As we talked further, he told me about his controlling father, his own naughtiness as a child, and his love of food. He spoke of a specific neighbour who would sneak him food every day, and later, started giving him toys and little gifts. In return, the five-year-old child was made to perform oral sex on his neighbour. By discussing this incident, and doing some further work with me, my client realised that his initial sexual experiences had left him afraid of intimacy.
Even as an adult, he never initiated sex because to him, that meant that he had to perform. With additional counselling and psychotherapy, he was able to see that it was okay to have sexual needs and that these needs could be met healthily.
He re-learnt touches and understood about the different kinds of touch. Now, he has acknowledged the impact of his childhood sexual abuse on his life and plays an important part in his own marriage.
Now, in India, there is often an additional societal component that accompanies the act of child sexual abuse, which is why these crimes are severely under-reported. In most cases of childhood sexual abuse, the abuser is someone who is known to the family. Often a close friend or family member, the perpetrator takes advantage of the child’s vulnerability to gain sexual gratification.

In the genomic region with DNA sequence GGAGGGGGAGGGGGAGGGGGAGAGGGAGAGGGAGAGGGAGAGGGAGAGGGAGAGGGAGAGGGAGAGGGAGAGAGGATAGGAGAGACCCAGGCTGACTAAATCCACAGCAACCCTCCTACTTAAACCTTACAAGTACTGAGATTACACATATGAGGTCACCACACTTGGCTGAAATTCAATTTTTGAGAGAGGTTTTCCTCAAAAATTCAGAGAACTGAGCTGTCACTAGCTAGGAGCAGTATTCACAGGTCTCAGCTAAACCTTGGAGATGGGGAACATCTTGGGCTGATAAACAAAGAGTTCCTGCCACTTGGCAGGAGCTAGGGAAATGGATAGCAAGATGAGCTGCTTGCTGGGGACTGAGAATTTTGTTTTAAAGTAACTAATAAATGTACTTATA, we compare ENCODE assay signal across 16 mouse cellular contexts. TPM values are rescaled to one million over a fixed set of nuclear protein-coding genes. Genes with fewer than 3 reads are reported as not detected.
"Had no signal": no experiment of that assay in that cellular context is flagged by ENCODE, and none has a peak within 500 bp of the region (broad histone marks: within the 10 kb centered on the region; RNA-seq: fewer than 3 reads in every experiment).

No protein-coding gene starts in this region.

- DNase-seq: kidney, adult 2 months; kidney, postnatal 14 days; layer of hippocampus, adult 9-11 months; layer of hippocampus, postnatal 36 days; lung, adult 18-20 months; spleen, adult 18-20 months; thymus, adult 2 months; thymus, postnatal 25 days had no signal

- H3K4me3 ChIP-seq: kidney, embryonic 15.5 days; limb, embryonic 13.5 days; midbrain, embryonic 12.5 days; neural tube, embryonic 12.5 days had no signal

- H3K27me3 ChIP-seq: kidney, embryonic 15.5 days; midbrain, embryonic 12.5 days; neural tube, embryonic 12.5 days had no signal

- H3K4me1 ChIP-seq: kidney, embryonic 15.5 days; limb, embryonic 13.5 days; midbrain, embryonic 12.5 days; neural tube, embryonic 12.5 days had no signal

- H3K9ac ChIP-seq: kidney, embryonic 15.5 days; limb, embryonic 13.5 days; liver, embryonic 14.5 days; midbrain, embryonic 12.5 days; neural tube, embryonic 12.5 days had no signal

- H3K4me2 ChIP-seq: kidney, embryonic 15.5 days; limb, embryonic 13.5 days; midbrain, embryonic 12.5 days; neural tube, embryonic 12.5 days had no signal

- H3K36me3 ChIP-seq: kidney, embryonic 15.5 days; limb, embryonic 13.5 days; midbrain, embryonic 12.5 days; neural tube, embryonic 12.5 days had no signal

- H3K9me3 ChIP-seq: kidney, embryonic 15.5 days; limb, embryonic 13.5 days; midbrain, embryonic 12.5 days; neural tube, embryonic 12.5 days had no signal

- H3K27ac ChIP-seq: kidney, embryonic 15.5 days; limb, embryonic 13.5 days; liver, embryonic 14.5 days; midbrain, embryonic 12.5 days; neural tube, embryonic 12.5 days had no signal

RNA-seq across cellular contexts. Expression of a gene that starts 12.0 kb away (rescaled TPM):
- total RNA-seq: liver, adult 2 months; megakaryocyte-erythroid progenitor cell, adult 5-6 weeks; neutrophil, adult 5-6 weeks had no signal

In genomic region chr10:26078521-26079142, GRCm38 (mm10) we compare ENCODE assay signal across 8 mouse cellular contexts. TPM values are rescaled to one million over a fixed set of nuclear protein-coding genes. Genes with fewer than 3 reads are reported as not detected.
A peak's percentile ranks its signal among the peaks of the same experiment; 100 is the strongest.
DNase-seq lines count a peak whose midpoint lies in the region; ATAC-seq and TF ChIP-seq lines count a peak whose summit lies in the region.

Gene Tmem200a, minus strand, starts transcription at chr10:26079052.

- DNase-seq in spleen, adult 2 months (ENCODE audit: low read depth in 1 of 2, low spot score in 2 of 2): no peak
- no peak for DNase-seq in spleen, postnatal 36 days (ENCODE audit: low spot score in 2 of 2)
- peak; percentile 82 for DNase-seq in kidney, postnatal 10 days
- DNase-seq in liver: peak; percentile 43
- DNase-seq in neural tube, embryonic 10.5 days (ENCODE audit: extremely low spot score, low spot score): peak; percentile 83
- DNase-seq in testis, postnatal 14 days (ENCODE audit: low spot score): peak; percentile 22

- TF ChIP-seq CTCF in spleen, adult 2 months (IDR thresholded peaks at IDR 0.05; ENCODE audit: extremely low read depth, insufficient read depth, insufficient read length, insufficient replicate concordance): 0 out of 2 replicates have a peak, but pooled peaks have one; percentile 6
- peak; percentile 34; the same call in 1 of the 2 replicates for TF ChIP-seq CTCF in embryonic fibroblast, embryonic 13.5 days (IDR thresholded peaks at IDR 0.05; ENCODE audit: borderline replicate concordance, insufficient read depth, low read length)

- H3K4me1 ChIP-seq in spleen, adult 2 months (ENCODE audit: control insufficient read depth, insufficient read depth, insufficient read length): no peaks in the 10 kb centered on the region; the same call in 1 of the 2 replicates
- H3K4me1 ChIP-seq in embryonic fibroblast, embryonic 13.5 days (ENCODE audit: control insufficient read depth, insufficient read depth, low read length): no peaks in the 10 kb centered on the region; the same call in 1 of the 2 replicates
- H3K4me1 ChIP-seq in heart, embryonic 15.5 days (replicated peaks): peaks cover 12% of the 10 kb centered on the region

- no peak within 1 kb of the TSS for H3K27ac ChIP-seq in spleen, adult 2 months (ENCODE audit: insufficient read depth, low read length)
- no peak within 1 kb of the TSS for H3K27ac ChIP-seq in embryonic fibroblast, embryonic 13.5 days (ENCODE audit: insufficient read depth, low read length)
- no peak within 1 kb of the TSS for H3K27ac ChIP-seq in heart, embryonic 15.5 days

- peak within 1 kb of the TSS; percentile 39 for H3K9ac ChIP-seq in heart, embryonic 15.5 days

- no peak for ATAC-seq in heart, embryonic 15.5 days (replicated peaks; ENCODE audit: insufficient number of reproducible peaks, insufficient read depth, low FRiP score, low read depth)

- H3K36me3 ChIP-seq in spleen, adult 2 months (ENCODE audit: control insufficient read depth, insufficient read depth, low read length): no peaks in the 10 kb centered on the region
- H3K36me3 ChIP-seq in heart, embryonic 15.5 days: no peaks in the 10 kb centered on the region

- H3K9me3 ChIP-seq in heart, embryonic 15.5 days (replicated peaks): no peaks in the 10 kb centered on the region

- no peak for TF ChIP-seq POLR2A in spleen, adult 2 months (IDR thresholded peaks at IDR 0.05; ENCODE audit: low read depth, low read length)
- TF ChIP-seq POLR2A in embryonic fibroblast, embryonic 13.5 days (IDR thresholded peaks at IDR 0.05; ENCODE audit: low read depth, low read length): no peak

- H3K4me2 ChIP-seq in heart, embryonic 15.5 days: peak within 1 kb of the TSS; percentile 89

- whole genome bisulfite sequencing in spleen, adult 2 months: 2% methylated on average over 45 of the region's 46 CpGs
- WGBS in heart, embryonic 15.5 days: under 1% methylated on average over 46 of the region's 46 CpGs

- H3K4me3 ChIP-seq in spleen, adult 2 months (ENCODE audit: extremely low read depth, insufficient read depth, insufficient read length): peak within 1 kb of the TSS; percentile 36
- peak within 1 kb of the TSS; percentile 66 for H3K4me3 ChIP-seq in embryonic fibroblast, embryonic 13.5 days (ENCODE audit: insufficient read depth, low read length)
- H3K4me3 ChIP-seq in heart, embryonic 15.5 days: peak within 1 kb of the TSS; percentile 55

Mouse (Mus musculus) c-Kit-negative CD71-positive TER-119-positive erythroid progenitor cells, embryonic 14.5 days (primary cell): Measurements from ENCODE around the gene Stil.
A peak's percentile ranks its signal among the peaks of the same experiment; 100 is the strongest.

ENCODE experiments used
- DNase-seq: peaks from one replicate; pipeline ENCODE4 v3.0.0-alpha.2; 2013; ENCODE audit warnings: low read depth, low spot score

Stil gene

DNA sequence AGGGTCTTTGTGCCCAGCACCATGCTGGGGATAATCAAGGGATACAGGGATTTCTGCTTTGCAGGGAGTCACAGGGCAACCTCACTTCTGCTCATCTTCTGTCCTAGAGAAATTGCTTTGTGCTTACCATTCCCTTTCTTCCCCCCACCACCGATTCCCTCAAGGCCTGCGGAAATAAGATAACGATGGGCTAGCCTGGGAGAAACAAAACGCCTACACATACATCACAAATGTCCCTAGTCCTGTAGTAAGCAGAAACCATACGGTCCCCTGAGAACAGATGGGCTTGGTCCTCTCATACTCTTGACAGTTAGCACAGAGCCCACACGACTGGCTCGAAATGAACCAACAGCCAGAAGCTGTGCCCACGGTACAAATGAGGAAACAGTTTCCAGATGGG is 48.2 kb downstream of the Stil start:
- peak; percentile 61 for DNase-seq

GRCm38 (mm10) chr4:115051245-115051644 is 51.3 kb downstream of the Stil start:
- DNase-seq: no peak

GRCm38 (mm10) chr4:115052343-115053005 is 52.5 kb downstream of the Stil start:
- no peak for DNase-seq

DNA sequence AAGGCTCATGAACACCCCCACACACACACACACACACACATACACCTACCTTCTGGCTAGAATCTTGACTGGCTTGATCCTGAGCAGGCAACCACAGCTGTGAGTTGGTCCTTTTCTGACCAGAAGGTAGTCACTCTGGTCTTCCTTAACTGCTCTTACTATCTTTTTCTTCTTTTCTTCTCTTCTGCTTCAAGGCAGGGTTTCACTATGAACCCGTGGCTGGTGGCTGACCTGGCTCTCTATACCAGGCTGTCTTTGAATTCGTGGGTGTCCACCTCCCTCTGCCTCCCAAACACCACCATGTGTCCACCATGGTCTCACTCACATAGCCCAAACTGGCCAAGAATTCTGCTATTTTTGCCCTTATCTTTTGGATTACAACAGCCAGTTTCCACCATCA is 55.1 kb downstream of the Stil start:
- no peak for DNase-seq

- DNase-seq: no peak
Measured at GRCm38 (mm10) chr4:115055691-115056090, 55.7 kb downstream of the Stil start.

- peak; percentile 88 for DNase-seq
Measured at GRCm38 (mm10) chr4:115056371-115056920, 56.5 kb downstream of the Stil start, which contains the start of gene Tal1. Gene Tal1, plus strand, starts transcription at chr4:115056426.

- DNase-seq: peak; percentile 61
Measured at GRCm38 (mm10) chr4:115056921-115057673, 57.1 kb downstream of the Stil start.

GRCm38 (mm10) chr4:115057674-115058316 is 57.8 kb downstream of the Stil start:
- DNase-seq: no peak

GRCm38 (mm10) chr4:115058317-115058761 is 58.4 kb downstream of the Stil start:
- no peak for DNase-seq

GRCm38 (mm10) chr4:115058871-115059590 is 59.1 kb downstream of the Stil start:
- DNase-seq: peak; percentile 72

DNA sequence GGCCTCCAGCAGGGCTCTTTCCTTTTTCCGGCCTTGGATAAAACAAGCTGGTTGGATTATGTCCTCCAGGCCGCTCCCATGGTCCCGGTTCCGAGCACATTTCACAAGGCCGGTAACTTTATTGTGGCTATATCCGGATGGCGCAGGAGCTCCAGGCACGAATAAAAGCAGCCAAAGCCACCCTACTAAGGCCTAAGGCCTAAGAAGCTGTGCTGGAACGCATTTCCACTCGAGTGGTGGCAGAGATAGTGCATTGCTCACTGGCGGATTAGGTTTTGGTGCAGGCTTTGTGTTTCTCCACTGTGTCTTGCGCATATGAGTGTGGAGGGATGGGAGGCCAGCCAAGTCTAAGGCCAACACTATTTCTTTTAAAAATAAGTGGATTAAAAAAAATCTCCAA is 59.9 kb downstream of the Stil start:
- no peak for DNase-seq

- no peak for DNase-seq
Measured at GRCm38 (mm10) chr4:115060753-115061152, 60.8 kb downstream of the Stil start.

In several instances, the child does not understand that they are being abused, because the act is committed by a person that they trust. However, in some families, even when the survivor’s parents or other family members come to know about the incident(s) of abuse, it is hushed up and swept under the rug.